This is not the kid you’re looking for. You can go about your business. Move along, move along.”

Tommy struggled to take a knee. Most of the kids were still in the circle, pointing his way and ignoring Ted’s attempts to move them.

“Like the kids around here need any more ammunition to throw my way. Now they think I’m a love criminal.”

“Ignore them,” Mikey said.

“Did I do well?”

“If doing well is getting floored with one punch, then you aced it, dude,” Kurt said from over Mikey’s shoulder. “Oh, crap. Here comes the Whip.”

The gathering scattered, leaving Ted standing alone in the dispersing circle.

“Yeah, you better run. Next time I catch you all cheering, I’ll kick your asses myself.” Ted swiveled on his heels and almost collided with a grey-haired man in a pressed suit and waistcoat. “Oh, fu–”

“Don’t you have a class to get to, Theodore?”

“That’s an affirmative, sir.”

Whitmore looked down his nose at Ted’s rucksack. Ted smiled, leaned down to pick it up, and slinked off, grabbing Kurt on the way.

To the kids at Rosewood Falls High, Principal Marshall Whipmore ruled the corridors like this generation’s Wyatt Earp. Rumors were rife of the grey-haired disciplinarian’s horsewhip never being too far away from a pupil’s legs, or his trusty ruler from the back of a kid’s palms. The punishment rumors had yet to be proven legitimate.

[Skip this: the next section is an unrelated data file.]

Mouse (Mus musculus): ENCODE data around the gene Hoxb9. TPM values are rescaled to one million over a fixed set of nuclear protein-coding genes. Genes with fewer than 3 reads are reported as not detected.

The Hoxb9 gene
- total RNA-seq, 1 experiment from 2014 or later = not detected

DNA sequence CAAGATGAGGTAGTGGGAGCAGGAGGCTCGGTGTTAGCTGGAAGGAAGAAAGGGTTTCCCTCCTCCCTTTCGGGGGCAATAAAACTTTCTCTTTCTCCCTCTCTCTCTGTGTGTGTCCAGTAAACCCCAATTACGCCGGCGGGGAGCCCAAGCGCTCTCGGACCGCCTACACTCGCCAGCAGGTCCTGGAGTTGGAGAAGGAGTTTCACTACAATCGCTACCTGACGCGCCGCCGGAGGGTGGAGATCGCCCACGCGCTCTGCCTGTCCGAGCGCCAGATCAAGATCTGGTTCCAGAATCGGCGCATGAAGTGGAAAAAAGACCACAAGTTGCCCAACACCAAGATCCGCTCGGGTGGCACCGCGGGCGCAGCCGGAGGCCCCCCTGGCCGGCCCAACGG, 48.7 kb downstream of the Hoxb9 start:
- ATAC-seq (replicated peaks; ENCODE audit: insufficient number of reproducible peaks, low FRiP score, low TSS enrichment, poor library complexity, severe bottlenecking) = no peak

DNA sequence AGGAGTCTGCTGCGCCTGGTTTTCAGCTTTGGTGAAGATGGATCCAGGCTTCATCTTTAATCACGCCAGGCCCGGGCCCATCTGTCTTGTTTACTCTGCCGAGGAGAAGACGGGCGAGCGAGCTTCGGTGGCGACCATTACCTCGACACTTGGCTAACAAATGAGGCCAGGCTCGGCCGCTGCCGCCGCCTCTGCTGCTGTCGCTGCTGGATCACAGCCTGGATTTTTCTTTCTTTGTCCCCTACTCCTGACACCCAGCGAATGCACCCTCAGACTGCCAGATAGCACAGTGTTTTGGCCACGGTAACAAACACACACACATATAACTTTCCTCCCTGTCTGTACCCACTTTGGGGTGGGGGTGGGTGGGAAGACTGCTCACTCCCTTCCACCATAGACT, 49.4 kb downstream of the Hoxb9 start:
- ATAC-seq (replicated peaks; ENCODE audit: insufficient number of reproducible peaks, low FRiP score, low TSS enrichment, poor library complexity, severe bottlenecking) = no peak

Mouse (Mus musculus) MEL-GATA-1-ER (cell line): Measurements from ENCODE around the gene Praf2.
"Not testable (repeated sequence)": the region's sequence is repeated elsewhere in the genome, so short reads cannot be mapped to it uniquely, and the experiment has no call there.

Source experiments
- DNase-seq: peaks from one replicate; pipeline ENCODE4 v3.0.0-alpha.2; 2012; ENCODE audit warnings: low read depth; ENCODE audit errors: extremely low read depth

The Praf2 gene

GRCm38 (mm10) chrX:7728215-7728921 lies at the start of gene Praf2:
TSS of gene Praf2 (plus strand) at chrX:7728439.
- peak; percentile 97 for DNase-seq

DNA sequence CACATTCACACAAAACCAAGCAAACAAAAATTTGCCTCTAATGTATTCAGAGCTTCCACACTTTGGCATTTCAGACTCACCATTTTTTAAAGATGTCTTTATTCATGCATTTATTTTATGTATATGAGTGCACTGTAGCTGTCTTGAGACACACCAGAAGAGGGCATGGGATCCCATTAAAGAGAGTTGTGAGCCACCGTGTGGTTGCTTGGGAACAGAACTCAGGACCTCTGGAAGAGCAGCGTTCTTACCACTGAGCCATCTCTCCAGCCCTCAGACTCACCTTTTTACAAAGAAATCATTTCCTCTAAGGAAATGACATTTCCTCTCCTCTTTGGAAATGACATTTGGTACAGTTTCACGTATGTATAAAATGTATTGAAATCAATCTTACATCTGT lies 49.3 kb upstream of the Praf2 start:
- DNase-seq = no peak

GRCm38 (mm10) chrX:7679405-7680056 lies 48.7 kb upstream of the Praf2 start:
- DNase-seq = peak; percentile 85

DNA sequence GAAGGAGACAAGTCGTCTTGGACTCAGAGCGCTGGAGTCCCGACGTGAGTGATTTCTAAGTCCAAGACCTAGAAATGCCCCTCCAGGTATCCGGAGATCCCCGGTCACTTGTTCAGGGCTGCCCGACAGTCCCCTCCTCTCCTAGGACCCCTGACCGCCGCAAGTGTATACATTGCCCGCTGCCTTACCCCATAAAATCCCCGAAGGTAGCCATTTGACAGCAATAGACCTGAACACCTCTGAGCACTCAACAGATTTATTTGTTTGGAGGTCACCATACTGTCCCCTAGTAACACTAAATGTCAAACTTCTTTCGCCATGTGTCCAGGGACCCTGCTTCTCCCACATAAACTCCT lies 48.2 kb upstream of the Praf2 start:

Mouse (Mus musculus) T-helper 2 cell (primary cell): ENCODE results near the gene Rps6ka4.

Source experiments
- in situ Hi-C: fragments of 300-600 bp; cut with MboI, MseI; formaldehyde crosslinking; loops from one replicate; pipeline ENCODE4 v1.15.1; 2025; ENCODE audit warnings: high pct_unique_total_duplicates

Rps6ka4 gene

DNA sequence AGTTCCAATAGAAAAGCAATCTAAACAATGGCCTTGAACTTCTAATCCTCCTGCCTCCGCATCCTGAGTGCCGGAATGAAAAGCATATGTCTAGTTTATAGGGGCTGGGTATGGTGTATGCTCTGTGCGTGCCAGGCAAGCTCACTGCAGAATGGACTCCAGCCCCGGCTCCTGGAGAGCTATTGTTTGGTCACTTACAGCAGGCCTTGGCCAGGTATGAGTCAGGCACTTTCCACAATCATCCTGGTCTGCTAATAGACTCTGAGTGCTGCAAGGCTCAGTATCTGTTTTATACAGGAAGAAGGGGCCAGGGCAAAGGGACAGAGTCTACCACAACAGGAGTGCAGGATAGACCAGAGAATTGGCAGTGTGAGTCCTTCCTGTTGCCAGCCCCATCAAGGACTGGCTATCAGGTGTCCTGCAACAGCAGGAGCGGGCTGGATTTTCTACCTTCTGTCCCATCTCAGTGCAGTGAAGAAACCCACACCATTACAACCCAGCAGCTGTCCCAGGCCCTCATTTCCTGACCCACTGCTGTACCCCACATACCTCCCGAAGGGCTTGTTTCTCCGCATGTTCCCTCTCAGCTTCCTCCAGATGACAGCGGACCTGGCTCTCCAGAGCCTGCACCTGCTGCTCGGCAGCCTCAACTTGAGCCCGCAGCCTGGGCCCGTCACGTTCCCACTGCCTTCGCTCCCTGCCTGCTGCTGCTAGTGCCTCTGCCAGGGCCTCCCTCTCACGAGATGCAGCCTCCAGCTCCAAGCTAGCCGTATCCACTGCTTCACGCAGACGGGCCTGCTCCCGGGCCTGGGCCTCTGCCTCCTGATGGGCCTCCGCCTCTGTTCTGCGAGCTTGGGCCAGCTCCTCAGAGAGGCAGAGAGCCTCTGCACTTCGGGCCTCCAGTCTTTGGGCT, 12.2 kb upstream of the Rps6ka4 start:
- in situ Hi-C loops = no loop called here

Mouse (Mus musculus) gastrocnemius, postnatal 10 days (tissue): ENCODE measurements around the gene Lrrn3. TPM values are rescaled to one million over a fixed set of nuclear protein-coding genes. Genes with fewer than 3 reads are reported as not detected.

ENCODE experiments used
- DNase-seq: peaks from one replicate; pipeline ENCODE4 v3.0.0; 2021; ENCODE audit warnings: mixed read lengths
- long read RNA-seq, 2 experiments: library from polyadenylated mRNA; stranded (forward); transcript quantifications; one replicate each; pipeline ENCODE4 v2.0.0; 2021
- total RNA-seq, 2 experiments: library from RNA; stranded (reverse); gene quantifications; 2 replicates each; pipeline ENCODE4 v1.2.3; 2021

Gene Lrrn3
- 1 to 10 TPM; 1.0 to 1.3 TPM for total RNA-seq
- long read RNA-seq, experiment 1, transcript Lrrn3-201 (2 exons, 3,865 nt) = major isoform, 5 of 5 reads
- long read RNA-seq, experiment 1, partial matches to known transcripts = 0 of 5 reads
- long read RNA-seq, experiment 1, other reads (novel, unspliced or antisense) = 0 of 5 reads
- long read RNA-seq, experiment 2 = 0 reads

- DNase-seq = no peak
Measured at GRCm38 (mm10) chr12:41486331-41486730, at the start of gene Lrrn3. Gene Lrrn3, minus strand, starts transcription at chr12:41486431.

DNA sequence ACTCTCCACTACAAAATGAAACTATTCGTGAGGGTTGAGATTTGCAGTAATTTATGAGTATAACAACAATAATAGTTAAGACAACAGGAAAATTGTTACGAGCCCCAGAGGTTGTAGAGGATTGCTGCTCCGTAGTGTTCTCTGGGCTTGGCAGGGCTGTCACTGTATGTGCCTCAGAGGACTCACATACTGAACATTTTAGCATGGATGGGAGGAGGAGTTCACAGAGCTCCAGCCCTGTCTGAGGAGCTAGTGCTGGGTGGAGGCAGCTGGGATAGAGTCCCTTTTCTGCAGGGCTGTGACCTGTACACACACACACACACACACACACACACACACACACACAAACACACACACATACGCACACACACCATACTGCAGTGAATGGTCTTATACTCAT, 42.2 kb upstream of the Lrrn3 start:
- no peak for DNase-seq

“You two boys care to tell me what you were doing out here?” Whipmore asked.

“Nothing, sir. He just tripped,” Mikey replied.

“I didn’t ask you, Mikey. I asked Tommy. Well?”

“I tripped over a tree root sir. I didn’t see it. Damn things are everywhere.”

“It must have been some stumble, considering your eye?”
Tommy reached for his left eye and felt a lump the size of melon three inches from his eyebrow. “Er, yeah.” He glared at Mikey and mouthed, what the f***.

“May I suggest you go and see the nurse, and get some ice on that lump?”

“Yes, sir. I’ll go straight away.”

Whipmore waited until Tommy passed by before he said, “And if I catch you fighting again, it will be the whip, boy. You hear me?”

About the Author:

No, he’s not the actor, or Ant Man, Paul Rudd, the author, is UK based and tends to delve into Sci-Fi/horror/fantasy genres.
Sharks have been a passion since he first watched Jaws at an age far too young to print. Writing about sharks, and in particular, the prehistoric Megalodon sharks, seemed an obvious route to take, and so began the creation of Paul’s debut novel Sharc.
Released in 2012, Sharc led to Sharc Bait (book 2 of the series), London Warriors followed, and then Wild Wild Dead, along with the Chronicles of Supernatural Warfare. Shark Spawn and Bootleggers, the latest release (first published in 2020).